2. GP record audit tool: This tumour-specific proforma is mailed to the participant's GP to obtain key information on: the date, type and duration of presenting symptoms within the last 12 months, referral information including referral date, and date of first appointment with specialist.

Date of cancer diagnosis is obtained from the WA Cancer Registry.

Secondary outcomes

Process measures of intervention delivery

  1. Campaign Dose: Process evaluation is conducted in each intervention town to collect data on the amount of media exposure achieved, number of campaign resources distributed, number of partnerships established, and number of presentations, events and other activities carried out by campaign staff to promote the campaign messages. Information is collected via monthly reports by the campaign project officers.

  2. Media Exposure: Media exposure is measured by number and square centimetre coverage of paid press advertisements and unpaid press articles. The value of unpaid media is estimated by calculating the square centimetre space and calculating the cost to purchase that space.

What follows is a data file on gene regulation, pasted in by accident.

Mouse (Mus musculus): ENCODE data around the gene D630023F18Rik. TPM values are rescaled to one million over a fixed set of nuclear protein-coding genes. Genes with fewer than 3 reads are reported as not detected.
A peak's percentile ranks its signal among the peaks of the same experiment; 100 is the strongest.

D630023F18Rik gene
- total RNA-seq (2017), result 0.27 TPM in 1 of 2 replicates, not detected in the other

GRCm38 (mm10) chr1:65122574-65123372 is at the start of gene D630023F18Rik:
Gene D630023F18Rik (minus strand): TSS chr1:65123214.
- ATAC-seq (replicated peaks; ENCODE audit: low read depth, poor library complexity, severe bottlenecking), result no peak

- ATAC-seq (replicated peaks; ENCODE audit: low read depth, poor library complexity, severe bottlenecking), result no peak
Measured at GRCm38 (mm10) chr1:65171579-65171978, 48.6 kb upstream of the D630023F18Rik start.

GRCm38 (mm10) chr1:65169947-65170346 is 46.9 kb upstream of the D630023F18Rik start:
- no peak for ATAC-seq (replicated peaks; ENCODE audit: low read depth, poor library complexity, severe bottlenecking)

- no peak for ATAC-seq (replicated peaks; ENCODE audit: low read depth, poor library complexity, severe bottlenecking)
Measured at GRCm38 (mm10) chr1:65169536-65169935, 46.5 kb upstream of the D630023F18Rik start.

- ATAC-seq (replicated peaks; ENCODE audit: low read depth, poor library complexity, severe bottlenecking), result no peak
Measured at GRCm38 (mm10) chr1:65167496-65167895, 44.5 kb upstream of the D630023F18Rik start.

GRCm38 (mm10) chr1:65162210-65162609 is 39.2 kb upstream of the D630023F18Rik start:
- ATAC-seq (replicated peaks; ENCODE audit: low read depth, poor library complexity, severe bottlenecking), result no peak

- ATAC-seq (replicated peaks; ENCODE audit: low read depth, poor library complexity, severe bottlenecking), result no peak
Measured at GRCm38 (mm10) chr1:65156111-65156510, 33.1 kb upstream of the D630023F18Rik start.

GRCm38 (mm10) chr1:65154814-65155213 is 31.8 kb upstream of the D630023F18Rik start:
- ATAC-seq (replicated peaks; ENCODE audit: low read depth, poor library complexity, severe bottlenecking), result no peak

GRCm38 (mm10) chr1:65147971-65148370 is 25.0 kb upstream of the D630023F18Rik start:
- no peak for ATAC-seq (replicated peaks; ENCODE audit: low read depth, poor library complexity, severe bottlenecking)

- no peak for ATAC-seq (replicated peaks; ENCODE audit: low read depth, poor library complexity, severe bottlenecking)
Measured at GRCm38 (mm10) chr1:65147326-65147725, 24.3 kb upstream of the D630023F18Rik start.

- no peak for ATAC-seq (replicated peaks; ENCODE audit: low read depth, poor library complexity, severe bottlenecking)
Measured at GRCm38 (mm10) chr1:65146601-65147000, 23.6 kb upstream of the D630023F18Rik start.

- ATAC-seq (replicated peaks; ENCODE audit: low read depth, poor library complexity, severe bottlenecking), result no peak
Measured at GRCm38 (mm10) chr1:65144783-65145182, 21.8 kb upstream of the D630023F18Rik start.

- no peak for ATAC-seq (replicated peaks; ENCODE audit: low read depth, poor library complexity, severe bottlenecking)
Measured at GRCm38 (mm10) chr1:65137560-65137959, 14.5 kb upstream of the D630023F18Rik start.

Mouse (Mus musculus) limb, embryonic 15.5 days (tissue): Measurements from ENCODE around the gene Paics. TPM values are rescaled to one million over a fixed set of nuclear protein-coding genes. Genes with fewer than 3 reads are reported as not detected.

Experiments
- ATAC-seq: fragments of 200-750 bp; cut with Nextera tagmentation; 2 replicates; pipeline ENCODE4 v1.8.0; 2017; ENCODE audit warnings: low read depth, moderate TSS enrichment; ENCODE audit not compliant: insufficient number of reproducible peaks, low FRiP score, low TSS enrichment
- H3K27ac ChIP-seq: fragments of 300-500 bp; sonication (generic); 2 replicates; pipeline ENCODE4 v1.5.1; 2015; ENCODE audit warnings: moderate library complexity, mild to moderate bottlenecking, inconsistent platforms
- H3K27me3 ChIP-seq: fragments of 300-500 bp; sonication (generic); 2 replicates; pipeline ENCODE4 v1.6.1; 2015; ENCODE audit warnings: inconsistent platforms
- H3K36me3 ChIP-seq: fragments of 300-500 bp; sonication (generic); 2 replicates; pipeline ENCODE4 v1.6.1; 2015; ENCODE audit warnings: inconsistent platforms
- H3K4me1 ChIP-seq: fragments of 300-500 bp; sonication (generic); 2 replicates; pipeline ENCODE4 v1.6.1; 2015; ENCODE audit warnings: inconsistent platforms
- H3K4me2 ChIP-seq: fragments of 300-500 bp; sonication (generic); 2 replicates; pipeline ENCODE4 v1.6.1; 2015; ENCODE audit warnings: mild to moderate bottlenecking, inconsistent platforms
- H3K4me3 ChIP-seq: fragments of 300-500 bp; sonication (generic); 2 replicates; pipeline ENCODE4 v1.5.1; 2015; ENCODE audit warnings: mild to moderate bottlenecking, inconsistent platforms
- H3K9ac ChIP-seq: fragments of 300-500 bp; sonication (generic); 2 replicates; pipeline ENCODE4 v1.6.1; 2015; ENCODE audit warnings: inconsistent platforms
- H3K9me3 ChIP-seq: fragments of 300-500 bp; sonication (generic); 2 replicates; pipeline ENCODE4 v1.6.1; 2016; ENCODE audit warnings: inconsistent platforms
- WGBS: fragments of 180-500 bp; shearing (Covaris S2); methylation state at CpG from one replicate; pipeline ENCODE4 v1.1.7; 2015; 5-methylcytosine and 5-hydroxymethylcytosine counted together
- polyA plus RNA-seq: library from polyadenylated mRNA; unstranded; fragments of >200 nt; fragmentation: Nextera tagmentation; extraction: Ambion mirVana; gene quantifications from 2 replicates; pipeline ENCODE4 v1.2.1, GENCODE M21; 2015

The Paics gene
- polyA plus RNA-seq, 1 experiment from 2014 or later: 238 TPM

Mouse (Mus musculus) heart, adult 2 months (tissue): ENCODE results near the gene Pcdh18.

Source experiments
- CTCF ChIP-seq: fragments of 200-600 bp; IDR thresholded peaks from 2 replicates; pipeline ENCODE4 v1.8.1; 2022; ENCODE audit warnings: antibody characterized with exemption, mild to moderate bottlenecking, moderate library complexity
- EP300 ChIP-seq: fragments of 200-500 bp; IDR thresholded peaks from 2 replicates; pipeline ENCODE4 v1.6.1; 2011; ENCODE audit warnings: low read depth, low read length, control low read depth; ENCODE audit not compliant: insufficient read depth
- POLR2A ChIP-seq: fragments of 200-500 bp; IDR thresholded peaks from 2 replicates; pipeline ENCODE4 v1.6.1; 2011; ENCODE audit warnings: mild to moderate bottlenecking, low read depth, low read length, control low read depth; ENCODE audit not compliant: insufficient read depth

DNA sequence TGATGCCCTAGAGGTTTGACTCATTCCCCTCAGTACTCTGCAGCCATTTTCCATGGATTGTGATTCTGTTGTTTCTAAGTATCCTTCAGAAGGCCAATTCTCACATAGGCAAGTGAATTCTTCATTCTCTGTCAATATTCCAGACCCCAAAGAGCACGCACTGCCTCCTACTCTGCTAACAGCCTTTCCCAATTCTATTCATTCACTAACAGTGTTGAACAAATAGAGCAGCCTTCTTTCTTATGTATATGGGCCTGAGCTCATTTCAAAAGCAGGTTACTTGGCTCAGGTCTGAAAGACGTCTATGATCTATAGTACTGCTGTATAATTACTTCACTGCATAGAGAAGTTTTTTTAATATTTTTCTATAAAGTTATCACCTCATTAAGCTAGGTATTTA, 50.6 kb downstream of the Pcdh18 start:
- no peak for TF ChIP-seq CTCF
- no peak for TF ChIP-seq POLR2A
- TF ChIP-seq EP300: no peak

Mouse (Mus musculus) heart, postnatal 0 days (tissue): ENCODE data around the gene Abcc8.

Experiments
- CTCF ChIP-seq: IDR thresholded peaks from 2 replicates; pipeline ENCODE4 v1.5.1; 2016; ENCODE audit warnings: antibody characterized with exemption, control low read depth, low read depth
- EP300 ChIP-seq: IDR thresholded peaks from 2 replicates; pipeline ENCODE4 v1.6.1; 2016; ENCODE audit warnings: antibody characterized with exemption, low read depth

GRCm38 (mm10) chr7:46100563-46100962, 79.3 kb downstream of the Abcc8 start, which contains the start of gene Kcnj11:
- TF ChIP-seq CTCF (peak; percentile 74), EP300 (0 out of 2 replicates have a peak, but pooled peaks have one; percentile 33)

3. GP Monitoring: The campaign project officers document number of visits conducted, GP attendance at each visit, and number of case studies completed.

  4. Costs of intervention delivery: Cost data of delivering the interventions are being collected prospectively (see Health Economic Evaluation below).

Impact measures of intervention

Campaign awareness is being measured at 18 months into the campaign intervention by a computer-assisted telephone interview survey. The survey is being conducted on a random sample of adults above 40 years old from the campaign regions and control regions stratified by sex and age, and regions within Trial Area A. Questions measure exposure to the campaign, including unprompted and prompted awareness of campaign elements (ie, radio, print and campaign brand and logos). Respondents reporting any exposure to the campaign are asked additional questions about comprehension and perceived effectiveness.

Measures of clinical outcomes

We will use the WA data sets44 to provide linked hospital morbidity and administrative, cancer diagnostic and mortality data in order to examine trends across time on clinical outcomes at the level of the community and individual. We will obtain these data in three tranches: